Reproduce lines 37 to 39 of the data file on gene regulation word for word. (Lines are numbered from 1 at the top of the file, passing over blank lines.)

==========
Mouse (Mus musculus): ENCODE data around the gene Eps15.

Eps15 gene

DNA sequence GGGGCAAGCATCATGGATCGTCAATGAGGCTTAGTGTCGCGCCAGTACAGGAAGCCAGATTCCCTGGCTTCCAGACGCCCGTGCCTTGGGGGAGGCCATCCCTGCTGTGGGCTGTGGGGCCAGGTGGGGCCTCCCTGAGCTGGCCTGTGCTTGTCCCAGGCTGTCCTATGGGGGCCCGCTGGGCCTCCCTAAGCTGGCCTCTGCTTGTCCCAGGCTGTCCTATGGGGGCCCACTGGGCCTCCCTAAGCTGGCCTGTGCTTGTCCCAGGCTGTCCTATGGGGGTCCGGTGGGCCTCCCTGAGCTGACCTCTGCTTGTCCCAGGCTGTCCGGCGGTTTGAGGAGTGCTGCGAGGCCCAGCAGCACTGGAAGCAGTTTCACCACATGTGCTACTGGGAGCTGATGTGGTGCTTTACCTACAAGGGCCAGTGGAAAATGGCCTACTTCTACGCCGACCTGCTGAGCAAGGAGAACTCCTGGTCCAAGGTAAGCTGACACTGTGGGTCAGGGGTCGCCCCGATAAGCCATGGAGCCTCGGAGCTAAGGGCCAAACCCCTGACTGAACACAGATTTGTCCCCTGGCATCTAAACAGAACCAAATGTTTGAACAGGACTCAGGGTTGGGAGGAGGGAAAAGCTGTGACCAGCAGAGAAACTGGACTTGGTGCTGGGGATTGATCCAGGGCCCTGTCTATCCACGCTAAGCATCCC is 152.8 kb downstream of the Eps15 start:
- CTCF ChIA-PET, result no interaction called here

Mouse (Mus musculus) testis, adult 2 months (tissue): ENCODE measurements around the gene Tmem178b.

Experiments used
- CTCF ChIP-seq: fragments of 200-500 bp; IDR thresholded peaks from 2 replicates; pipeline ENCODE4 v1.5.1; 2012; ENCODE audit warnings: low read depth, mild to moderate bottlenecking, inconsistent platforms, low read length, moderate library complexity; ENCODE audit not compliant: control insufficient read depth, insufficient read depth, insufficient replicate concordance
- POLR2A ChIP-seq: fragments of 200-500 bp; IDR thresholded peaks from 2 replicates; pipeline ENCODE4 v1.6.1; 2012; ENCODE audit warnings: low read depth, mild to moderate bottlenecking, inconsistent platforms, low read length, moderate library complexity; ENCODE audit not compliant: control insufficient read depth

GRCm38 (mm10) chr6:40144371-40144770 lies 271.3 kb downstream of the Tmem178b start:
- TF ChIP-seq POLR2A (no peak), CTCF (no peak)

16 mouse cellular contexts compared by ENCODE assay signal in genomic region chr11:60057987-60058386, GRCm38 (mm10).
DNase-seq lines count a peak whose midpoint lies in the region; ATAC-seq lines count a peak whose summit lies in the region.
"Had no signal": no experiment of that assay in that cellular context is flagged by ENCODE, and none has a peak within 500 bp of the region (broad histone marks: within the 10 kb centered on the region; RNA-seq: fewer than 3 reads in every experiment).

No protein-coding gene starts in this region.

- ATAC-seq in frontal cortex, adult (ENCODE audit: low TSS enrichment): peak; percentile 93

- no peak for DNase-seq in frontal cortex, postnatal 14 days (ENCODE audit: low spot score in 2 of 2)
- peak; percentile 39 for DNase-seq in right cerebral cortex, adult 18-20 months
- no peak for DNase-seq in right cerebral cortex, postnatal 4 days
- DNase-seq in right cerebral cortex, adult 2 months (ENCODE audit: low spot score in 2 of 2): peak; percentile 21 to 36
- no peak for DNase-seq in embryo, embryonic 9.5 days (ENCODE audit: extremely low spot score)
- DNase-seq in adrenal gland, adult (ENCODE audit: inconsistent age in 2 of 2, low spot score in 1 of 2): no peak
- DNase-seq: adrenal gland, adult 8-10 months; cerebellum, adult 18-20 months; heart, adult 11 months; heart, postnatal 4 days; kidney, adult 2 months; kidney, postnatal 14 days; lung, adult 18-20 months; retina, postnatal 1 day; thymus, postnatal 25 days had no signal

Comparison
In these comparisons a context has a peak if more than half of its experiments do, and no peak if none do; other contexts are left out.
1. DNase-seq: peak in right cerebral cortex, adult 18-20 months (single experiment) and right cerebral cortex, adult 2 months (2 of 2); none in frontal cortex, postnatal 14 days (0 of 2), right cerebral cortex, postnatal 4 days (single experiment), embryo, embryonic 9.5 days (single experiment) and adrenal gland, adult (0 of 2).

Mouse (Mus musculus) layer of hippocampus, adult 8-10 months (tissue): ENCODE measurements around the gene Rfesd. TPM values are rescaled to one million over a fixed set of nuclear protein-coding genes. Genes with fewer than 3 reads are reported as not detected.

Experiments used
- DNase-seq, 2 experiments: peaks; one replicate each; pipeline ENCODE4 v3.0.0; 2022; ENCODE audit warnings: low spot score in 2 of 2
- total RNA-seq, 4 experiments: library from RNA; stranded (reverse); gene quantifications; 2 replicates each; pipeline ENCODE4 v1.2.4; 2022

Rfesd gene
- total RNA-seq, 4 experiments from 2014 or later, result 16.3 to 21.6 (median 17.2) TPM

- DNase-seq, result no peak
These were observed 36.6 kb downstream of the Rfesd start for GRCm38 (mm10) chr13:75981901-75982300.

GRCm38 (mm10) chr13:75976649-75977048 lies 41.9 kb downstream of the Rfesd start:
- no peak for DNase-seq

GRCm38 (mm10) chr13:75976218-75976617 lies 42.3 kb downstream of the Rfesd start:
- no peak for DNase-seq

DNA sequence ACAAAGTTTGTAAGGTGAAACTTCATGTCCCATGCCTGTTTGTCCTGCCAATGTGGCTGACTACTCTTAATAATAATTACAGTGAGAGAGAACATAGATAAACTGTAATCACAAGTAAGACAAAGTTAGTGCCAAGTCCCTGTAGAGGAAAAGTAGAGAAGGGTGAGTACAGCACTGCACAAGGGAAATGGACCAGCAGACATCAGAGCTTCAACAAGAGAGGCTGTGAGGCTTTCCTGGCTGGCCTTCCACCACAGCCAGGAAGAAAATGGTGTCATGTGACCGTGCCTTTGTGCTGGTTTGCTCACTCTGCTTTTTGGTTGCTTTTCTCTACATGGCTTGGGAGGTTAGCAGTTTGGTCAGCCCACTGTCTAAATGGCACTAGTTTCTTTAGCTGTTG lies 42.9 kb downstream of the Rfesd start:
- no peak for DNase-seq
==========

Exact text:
- no peak for DNase-seq

DNA sequence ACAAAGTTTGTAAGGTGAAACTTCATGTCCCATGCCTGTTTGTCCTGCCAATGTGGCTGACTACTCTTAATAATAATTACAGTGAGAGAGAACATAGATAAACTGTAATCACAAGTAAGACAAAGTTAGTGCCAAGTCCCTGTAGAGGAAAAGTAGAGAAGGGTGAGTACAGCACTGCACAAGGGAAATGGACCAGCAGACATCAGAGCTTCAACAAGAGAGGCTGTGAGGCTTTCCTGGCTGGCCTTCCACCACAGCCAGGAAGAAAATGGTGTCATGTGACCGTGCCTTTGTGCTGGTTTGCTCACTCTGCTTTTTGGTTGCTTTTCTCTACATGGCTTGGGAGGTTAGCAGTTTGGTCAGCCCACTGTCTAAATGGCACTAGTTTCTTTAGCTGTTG lies 42.9 kb downstream of the Rfesd start:
- no peak for DNase-seq